Nigel Farage Leads UKIP To Victory In European Elections

Nigel Farage and UKIP win EU elections

Nigel Farage prevailed over the negative media barrage.

Nigel Farage’s insurgent UK Independence Party (UKIP or Ukip) has won the European parliamentary elections in what is being called by Farage and many others a “political earthquake.”

The UK election was held on Thursday, but votes weren’t counted until last night to give other European countries time to complete their election process. In the same balloting, Ukip also did well in local elections across Britain.

To some degree, European Union foe Ukip could be compared to the Tea Party, but Ukip is not even a third-party… it’s a fourth party. As such, Farage claimed that his populist party’s victory — in which Ukip picked up 24 seats in the EU parliament — was “the most extraordinary result in British politics in 100 years.”

As he alluded to, the Ukip surge is a game-changer in that more than 100 years have elapsed since a political party other than the Conservatives or Labor have won British national election.

Ukip might have won at least one more seat, but officials allowed a “spoiler” party with a similar sounding name to get on the ballot, which apparently confused some voters.

Marie Le Pen’s controversial National Front in France also won big, and other so-called euroskeptic parties in Europe increased their representation in the EU parliament.

Ukip’s victory was unprecedented because, under the UK’s somewhat convoluted election procedures, it currently has zero seats in the British parliament itself. That is likely to change, however, after the 2015 general election, in which capitalizing on the current politial momentum, Farage himself plans to run in one of a handful of Ukip-targeted constituencies. Quipped Farage, “The UKIP fox is in the Westminster henhouse,” Westminister being shorthand for the British parliament House of Commons in central London.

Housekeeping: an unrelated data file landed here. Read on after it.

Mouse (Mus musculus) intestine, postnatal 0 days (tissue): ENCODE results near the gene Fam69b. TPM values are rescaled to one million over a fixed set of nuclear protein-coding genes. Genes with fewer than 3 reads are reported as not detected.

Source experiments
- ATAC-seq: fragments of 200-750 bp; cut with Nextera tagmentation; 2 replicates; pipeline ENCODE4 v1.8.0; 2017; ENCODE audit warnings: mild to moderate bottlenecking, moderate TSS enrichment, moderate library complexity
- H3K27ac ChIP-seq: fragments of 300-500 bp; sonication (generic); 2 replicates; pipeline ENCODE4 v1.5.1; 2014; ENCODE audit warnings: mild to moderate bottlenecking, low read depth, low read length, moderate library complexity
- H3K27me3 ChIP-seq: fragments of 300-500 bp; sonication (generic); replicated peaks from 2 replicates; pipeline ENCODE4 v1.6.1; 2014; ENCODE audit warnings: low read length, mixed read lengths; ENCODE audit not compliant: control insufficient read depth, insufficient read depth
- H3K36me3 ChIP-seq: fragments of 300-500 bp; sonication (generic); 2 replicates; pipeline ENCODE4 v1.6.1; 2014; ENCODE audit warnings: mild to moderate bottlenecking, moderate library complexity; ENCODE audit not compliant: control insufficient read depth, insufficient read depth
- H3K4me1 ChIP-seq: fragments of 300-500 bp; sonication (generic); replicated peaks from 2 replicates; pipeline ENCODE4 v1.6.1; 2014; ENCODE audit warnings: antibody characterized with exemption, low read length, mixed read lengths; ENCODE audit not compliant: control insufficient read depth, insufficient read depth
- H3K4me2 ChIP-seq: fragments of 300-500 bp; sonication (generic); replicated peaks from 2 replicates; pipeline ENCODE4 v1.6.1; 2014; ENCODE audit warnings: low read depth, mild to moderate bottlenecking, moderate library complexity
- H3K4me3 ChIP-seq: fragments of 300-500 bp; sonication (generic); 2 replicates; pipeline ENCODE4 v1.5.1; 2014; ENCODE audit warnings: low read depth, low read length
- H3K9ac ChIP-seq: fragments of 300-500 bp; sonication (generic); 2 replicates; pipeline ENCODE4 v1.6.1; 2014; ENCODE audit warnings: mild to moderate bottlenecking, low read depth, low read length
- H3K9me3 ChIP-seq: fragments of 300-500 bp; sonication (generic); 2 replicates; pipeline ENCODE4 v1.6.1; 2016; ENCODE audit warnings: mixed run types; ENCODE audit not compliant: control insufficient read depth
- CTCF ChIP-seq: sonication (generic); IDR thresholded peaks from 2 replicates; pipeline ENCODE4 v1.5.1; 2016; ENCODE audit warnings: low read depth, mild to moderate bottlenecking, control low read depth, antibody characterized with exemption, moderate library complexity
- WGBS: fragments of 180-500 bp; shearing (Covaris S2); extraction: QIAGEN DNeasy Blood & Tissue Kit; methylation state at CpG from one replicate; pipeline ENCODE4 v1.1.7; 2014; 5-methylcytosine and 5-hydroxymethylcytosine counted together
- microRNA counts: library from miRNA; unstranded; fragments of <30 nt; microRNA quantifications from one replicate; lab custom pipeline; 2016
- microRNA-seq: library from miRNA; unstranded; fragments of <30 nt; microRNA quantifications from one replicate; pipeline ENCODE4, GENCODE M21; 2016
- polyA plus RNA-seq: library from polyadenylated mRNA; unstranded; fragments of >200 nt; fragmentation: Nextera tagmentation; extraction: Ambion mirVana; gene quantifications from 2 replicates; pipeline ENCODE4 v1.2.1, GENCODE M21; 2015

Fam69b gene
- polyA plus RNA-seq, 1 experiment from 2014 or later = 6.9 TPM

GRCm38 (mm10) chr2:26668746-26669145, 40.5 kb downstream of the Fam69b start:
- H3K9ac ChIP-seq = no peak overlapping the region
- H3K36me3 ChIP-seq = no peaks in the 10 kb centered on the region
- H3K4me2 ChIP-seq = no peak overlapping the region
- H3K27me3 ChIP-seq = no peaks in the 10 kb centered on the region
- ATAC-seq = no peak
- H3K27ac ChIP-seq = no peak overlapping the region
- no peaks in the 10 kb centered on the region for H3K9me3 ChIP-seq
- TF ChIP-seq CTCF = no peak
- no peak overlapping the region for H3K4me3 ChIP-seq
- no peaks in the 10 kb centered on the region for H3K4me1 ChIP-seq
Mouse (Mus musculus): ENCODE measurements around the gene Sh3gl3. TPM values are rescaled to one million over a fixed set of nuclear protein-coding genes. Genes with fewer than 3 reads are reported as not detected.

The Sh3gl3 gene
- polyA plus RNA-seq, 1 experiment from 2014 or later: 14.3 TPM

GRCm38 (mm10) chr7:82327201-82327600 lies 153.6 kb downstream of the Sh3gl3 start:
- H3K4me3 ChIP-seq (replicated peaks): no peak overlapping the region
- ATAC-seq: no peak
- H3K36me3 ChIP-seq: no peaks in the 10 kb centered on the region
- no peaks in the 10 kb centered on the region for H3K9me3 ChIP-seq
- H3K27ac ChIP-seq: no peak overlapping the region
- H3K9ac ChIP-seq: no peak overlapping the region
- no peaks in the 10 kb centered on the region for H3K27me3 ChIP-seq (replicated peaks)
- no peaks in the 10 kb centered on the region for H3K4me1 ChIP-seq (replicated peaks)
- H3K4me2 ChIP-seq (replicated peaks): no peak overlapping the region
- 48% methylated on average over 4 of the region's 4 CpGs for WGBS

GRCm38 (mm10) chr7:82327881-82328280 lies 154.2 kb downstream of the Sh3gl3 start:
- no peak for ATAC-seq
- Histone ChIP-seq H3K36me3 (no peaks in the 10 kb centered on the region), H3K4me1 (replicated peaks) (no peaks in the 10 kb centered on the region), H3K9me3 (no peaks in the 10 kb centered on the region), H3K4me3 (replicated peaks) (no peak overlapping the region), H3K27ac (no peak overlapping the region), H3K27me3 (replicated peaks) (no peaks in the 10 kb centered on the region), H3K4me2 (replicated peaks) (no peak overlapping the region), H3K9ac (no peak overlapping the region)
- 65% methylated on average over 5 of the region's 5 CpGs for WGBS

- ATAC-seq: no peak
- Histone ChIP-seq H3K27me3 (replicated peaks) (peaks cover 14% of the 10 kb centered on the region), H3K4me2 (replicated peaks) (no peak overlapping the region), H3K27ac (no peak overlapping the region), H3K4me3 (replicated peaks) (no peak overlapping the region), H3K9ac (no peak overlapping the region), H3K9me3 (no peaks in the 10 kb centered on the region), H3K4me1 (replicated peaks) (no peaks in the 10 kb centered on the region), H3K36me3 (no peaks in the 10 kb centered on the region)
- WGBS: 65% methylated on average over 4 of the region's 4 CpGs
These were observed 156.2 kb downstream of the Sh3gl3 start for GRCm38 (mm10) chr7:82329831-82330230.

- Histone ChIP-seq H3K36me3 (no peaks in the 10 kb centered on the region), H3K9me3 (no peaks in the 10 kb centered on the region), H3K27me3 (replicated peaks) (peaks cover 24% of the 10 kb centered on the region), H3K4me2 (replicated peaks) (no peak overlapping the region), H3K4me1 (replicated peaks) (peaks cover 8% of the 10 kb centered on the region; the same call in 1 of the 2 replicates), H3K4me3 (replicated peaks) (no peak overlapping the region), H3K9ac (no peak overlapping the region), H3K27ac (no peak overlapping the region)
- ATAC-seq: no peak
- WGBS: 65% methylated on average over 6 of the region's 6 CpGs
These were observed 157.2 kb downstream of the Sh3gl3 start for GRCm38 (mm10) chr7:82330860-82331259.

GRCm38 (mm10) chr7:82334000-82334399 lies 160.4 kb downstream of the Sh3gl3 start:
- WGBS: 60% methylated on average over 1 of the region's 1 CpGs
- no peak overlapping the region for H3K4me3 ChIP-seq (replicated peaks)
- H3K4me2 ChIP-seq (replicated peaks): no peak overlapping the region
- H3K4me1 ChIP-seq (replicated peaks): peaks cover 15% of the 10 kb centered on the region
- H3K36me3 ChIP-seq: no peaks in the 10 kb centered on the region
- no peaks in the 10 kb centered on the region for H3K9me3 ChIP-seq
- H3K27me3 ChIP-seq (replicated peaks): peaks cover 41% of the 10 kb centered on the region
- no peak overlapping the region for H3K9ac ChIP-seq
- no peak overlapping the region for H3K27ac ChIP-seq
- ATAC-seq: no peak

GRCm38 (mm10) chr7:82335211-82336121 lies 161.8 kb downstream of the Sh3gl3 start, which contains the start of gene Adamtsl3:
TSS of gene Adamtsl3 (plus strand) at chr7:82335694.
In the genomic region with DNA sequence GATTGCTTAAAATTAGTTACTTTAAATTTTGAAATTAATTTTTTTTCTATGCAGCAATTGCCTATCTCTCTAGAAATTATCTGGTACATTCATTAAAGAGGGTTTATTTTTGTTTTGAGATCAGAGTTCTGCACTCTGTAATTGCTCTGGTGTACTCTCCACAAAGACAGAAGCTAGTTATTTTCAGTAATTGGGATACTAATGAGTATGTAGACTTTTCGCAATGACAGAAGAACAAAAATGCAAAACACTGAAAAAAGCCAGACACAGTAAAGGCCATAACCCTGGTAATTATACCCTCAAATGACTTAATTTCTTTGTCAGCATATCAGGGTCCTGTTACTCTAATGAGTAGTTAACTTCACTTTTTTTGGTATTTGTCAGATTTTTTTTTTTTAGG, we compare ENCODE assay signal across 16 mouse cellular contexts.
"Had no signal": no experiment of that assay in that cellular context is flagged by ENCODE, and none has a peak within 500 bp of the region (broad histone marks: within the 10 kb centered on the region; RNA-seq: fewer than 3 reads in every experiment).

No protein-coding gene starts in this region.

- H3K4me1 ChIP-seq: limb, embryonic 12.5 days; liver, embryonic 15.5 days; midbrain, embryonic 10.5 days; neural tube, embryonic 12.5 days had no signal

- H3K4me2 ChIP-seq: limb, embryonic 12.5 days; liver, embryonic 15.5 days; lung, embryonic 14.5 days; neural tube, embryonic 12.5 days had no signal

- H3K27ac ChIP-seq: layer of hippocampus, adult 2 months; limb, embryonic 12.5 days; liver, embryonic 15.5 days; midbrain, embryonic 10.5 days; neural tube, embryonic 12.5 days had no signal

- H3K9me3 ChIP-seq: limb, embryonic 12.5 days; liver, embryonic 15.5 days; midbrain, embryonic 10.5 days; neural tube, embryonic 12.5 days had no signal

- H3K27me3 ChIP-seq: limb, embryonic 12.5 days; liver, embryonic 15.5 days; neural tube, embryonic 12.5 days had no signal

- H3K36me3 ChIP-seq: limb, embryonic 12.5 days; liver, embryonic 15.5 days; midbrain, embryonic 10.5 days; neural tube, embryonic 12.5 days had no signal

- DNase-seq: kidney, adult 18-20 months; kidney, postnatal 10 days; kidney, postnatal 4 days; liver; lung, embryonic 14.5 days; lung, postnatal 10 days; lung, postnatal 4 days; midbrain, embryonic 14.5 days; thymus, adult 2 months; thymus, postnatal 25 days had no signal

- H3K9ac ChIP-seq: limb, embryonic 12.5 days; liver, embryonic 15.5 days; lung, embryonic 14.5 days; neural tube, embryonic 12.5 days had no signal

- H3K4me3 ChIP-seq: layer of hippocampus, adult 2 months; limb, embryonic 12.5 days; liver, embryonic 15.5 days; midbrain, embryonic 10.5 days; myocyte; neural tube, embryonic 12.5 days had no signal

A sitting member of the European parliament where he is a outspoken contrarian, Farage could be perhaps the world’s greatest debater. He has to be, because virtually every interview on TV or radio (and there is plenty of Nigel Farage footage on YouTube to demonstrate that) is more of a hostile interrogation by the London-based British media, from both the left and the right, rather than just political chatter.

In early April, Farage also debated Deputy Prime Minister Nick Clegg, a committed EU supporter, on national TV about the EU, and even Farage’s detractors admitted that he soundly defeated Clegg in the head-to-head matchup. Imagine the outcome, for example, if US Sen. Ted Cruz debated VP Joe Biden on Obamacare.

In the EU election, Ukip defeated the three established UK political parties which are seen as fundamentally out of touch (sound familiar?) with ordinary voters. Ukip wants to reassert the sovereignty of Britain by leaving the European Union and all its assorted heavy-handed regulations and also to put controls on massive immigration, including illegal immigration, for which they have been accused of racism (again, sound familiar?). As the Daily Mail summarized,